Yacht types

Achilles Sailing Yachts built by Butler Mouldings
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WebMaster: Norman Anthony norman@achillesyachts.co.uk  © 2009
Version45   Last updated16/11/16
Achilles 24 History
In 1967 Oliver Lee produced a design for a 19ft open keelboat. A wooden hull was built and sailed and on being found to be a excellent boat she was used as a plug for a G.R.P. mould, and so started production of the Squib. The Squib is still in production today with over 800 having been built, surely testement to any designer and design. The Squib was first built by the Essex Boat Company, and a request was made that Oliver Lee should design a full deck with coachroof for her. This he did and the version was called the Hunter 19 with the Essex Boat Company becoming the now well known Hunter Boats. The Squib had been derived from a larger design by Oliver Lee from 1966, a 7/8ths rig 23 ft keelboat called the Ajax. Some 60 Ajax's were built by around 1968 and she proved a successful boat, her sailing qualities such that she was put forward as a contender for selection as a class for the 1972(?) Olympics, losing out to the Soling. However the Ajax was also an open boat and it was considered that she would have more appeal as a cruiser/racer and a deck moulding was designed and produced as for the Squib. The decked version of the Ajax was called the Achilles.

The first Achilles design was improved by Chris Butler of Butler Mouldings. He added four inches to her freeboard which increased the headroom below and gave the Achilles the distinctive knuckle below her sheer line. This also increased her overall length and she became known as the Achilles 24. The rig was changed from 7/8ths to masthead and the draught slightly increased with the shape of the ballast keel altered to lower the centre of gravity and give the keel a very efficient bulb shape.

Butler Mouldings began to build the Achilles 24 and sail number 17 was exhibited at the 1970 London Boat Show. The class soon gained a good reputation reaching sail number 350 after only four years with the class being exhibited and sold all over Europe. The Achilles 24 was also available as a kit for completion by the owner. An early review concluded that for a small yacht the Achilles was 'hard to fault' and 'exciting to sail'.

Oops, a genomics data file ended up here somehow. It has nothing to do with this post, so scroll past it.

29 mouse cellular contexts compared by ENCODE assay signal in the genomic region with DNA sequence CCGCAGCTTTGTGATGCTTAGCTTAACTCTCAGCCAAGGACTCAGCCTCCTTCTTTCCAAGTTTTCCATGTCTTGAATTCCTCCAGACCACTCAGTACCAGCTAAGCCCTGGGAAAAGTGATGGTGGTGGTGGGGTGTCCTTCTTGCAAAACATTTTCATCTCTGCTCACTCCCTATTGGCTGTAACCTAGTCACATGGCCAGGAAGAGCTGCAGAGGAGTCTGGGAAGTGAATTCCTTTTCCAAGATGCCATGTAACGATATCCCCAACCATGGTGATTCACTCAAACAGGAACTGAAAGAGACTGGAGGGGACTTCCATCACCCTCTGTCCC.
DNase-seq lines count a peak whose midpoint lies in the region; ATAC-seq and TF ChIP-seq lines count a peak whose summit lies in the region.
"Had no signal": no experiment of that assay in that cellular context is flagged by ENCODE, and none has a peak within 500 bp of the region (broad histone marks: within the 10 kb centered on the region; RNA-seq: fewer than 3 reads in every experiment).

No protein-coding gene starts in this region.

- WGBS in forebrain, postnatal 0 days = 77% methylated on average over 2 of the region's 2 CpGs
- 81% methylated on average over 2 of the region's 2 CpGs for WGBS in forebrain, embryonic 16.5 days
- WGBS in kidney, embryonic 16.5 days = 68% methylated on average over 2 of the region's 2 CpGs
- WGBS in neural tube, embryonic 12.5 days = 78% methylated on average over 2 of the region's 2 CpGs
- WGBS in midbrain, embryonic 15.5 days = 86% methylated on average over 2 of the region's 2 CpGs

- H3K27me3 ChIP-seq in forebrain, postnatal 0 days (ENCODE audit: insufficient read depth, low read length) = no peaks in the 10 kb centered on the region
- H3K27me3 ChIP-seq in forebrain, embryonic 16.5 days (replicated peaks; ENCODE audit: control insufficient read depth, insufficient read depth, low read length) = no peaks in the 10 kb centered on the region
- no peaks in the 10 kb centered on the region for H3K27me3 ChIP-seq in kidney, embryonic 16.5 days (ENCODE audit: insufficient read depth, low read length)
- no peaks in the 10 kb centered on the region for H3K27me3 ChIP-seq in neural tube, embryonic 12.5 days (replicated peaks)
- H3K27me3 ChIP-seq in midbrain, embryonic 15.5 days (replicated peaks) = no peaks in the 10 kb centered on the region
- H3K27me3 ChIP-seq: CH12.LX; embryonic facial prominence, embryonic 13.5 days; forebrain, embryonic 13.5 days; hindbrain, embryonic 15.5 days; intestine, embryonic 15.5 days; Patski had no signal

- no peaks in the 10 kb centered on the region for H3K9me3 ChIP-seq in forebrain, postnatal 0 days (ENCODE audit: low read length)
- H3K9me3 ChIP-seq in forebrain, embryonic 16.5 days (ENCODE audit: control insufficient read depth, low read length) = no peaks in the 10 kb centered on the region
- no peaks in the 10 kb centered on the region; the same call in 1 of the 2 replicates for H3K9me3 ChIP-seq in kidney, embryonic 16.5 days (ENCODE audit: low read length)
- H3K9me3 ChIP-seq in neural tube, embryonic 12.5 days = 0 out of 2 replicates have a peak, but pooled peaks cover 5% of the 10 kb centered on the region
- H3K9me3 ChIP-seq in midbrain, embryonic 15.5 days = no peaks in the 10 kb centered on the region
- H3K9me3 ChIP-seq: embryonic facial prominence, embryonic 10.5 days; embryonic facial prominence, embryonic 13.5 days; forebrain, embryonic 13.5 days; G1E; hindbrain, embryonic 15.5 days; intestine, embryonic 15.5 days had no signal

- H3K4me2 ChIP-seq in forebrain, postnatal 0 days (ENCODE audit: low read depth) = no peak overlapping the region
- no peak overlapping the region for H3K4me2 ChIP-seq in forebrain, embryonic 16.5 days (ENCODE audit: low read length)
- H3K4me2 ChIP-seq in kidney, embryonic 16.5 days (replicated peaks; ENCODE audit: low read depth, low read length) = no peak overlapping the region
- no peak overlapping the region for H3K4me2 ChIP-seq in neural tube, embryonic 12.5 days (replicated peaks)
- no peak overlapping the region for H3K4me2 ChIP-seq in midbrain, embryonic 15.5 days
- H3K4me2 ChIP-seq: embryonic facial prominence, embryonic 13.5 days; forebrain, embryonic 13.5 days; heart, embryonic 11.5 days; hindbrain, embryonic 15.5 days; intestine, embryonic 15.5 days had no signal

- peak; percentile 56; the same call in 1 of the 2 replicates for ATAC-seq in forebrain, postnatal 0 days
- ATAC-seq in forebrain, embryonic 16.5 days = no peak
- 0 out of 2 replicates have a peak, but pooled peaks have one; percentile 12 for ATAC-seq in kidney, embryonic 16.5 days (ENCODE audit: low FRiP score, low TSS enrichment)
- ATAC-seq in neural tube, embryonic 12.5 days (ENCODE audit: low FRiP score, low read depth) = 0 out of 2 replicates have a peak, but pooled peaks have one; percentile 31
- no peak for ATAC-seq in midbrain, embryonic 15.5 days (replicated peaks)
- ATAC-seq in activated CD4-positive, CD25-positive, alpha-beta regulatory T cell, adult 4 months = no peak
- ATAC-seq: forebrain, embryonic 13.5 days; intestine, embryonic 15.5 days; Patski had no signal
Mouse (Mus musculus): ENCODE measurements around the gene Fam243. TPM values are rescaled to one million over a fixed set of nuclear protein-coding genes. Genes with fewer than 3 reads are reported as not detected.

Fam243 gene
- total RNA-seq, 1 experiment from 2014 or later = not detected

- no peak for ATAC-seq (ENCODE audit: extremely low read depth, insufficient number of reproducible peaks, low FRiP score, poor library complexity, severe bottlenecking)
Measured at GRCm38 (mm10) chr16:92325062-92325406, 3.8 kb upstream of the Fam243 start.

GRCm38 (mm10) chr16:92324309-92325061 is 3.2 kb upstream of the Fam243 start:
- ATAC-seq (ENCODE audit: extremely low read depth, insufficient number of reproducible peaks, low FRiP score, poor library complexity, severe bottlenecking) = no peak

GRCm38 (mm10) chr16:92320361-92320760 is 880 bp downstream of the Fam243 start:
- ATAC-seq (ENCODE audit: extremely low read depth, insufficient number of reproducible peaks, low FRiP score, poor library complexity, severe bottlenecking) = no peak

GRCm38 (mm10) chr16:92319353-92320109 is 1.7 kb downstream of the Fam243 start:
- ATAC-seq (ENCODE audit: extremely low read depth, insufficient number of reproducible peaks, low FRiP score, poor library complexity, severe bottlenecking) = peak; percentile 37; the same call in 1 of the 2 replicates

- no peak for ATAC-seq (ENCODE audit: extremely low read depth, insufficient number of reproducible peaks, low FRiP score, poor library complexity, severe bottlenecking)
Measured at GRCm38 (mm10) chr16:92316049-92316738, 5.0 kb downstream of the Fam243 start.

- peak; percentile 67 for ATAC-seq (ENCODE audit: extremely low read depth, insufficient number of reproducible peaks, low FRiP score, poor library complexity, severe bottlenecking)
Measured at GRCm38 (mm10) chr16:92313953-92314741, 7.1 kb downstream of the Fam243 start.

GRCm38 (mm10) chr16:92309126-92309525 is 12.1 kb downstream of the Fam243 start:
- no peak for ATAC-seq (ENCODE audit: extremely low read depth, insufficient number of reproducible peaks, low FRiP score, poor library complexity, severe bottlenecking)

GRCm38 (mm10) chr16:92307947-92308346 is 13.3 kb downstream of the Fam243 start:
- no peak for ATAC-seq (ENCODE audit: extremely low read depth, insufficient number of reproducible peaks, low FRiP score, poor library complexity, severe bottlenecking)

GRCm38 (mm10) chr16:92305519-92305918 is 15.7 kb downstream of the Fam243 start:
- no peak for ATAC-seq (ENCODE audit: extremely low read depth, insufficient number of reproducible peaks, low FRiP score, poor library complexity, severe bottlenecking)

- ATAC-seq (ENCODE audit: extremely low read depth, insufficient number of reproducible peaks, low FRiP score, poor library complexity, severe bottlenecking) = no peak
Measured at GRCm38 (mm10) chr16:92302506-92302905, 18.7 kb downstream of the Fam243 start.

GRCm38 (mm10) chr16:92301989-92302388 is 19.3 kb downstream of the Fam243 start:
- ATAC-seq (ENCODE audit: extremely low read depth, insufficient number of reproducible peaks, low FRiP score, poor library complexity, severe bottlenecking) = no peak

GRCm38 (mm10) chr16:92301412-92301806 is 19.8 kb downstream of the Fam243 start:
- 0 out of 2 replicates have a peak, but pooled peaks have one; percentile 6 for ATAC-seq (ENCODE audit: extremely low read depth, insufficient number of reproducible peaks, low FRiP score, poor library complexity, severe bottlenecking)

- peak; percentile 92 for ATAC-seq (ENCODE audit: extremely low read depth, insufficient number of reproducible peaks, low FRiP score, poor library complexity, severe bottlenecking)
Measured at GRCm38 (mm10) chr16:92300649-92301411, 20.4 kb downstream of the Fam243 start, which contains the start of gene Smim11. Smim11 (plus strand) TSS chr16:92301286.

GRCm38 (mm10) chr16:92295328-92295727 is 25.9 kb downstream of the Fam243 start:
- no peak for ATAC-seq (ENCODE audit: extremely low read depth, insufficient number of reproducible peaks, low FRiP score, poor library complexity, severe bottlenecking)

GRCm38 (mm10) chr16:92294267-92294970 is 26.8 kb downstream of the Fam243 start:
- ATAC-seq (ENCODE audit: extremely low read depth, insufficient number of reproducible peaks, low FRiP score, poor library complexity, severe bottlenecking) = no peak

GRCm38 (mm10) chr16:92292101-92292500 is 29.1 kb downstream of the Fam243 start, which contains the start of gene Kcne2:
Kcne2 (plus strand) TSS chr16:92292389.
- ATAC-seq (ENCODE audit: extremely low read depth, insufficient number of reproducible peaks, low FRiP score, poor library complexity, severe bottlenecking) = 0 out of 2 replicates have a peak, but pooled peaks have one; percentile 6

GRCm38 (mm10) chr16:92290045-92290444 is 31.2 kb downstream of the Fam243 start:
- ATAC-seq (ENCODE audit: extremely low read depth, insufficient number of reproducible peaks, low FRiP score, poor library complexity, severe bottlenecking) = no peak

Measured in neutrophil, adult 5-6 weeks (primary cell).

Two keel options were available, a single fin or a slightly shallower draft triple fin that allowed the boat to take the ground safely without any other support. The triple keel version retained a 7/8ths rig until about sail number 170 after which a masthead rig was used.

The deck moulding was also redesigned during the Achilles 24 production. The earlier boats had a chain locker but no anchor locker so that the anchor had to be stowed on the foredeck or elsewhere below. This was changed at around sail number 250 when an anchor locker was added. Sometime later, possibly sail number 350 onwards, the cockpit coaming at the main hatch was raised from its original height of two inches and a bridgedeck was made across the companionway at the height of the cockpit seats. For the record my boat, sail number 302, has the anchor locker but retains the low coaming in the cockpit.

There were also detail changes to the design. The cabin widows in the earlier boats were rubber mounted perspex with three separate windows on each side. This was later changed to a single tinted sheet of perspex on each side. At the same time the shroud chainplates were moved inboard to the coachroof from just inside the toerail, allowing a tighter sheeting angle with the headsails. On the foredeck the single cleat was discontinued and twin cleats used, and in the cockpit the locker hinge scuppers were redesigned. There were also changes to the galley during the boats production. By the time production ended some 600 Achilles 24's had been built.

Butler Mouldings

1/4/2010